Other substrates such as moss/soil mix will need to be completely changed out monthly to prevent buildup of bacteria, fungi, and parasites.
Bioactive substrates can often go years without being changed out entirely, if done right. Surface litter such as moss or leaf litter will need to be replaced about every two months, and other organic materials replenished about once a year.
The décor in tanks with bioactive substrate still needs to be cleaned regularly, usually monthly. Remove tank furniture and plastic plants for cleaning and disinfection.
Plastic plants and furniture can be put in the dishwasher for cleaning but only if no dishwasher detergent is used.
When tanks and décor are cleaned, everything needs to be removed and cleaned with a reptile-safe disinfectant.
Rinse and dry all pieces before placing everything back in the tank, which has also been cleaned with the same disinfectant.
Crested Gecko Diet
What To Feed
A wild crested gecko’s diet consists largely of insects and a small amount of fruit and soft seeds.
You can offer your pet gecko a wide variety of live insects, including locusts, snails, crickets, roaches, silkworms, butterworms, waxworms, and calcium worms.
All insects need to be a size appropriate to the size of the gecko – no wider than the width between the gecko’s eyes.
Also offer them a small amount of mashed fruits, such as pears, mangos, bananas, and strawberries.
Many crested gecko owners choose to feed their pets a commercial powdered premix. There are several available that are well-balanced to fully provide for the crested gecko’s dietary needs.
These meal replacement diets are very convenient and highly palatable to crested geckos. Just mix the shelf-stable powder with water until it is the consistency of ketchup and place in their food dish where they can reach it.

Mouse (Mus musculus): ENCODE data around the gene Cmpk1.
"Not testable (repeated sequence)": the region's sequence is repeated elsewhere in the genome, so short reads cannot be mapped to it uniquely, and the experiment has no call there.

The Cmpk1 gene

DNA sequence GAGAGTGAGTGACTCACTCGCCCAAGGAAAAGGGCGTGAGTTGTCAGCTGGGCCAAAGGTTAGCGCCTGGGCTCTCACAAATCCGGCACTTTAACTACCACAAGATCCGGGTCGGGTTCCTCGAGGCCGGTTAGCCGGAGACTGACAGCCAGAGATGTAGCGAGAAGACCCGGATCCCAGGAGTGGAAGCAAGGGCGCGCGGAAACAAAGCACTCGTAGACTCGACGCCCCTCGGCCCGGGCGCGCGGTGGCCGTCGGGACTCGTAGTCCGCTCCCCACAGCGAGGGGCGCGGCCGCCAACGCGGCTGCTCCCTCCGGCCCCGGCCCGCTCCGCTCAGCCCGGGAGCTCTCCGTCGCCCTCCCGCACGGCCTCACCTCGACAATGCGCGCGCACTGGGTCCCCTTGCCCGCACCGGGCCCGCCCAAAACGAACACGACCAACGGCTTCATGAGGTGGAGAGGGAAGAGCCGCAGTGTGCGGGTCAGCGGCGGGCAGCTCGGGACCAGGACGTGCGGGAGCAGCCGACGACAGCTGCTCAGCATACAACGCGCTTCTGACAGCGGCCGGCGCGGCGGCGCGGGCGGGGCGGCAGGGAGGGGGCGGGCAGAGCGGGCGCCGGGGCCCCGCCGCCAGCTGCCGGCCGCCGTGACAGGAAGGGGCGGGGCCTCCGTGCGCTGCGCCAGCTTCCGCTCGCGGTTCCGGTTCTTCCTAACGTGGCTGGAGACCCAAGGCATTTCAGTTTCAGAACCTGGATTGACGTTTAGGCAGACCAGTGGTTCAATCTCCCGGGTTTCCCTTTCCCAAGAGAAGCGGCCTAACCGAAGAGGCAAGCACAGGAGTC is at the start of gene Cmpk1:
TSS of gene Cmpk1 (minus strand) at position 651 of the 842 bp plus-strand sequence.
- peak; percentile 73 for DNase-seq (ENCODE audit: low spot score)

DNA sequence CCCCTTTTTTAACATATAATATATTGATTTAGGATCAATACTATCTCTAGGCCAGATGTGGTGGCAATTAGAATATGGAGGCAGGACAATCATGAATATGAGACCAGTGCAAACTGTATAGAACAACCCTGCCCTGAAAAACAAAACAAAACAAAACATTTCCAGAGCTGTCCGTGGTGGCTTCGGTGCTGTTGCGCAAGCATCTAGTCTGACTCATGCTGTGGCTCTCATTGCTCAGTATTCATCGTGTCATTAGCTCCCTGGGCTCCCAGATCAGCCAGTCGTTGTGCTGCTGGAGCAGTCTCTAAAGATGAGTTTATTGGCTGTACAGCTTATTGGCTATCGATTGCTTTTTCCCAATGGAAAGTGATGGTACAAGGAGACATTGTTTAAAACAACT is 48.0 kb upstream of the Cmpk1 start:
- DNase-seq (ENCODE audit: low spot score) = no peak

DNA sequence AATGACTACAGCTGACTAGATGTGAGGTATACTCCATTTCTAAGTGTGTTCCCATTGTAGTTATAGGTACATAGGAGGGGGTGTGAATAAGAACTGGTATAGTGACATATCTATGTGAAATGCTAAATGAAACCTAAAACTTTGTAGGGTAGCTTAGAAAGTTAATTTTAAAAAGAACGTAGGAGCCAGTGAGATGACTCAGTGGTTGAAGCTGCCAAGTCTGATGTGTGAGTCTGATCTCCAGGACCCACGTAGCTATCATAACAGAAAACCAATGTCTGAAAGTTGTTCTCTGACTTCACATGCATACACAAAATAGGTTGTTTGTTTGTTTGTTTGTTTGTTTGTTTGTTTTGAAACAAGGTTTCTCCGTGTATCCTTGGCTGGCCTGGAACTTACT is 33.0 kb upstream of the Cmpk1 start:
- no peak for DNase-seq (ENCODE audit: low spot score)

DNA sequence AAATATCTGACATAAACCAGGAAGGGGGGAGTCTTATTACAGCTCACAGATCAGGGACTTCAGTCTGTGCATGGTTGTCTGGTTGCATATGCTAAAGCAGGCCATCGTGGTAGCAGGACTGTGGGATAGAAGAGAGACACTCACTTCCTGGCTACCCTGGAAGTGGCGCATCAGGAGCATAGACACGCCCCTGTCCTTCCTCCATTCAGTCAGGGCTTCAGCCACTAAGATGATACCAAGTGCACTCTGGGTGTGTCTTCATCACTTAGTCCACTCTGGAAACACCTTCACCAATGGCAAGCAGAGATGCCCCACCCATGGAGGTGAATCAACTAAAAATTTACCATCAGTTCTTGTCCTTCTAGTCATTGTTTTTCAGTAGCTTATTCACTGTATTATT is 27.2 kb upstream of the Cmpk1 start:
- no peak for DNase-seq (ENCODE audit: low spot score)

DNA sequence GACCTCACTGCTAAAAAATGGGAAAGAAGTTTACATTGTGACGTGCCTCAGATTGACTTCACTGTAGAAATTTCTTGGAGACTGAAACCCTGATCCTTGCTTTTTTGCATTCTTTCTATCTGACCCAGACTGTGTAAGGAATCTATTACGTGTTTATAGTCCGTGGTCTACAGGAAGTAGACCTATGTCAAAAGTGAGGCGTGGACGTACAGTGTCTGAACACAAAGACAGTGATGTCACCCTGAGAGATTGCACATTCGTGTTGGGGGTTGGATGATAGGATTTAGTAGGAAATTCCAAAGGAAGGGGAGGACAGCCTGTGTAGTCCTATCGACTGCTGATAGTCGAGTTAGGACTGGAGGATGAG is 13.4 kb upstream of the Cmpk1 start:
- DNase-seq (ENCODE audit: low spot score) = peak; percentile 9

How Often To Feed
Baby crested geckos are fed daily, while juveniles and adults are fed every other day.
Place premix food in their enclosure in the evening and remove it the next morning, as they are not going to venture out and eat during the day. Food can be left out for baby geckos for a full day, with fresh food provided daily.
Insects can be offered once or twice a week even when feeding a premix food. This provides your crested gecko an opportunity to hunt which is always exciting for them!
How Long Can They Go Without Food?
Crested geckos can live up to three weeks without food; however, this is not normal behavior for them. If your gecko goes more than a week without eating it likely has a health problem and may need to visit a veterinarian.
Do Crested Geckos Need Water?
Crested geckos need water; however, they do not normally drink water from a dish. They like to get their water from droplets that accumulate on plants and other surfaces in their enclosure.
It is important to mist their tank several times a day so that they have droplets to drink.
Vitamins and Minerals
There is a wide range of vitamins and minerals that are important for your crested gecko’s health. Premix meal replacement diets contain all the nutrients that geckos need, and no further supplementation is needed.
However, if you are feeding a diet of insects and fruits, then supplementation is definitely needed.
You will need to provide calcium by dusting feeder insects with calcium powder and making sure the insects are gut-loaded with a vitamin supplement before feeding.
Crested Gecko Behavior and Temperament
Crested geckos are crepuscular, meaning they are primarily active at dawn and at dusk. So you are not likely to see them moving about during the day.
These reptiles are relatively docile and slow-moving, although they can move quickly when they need to – such as when they are hunting their prey!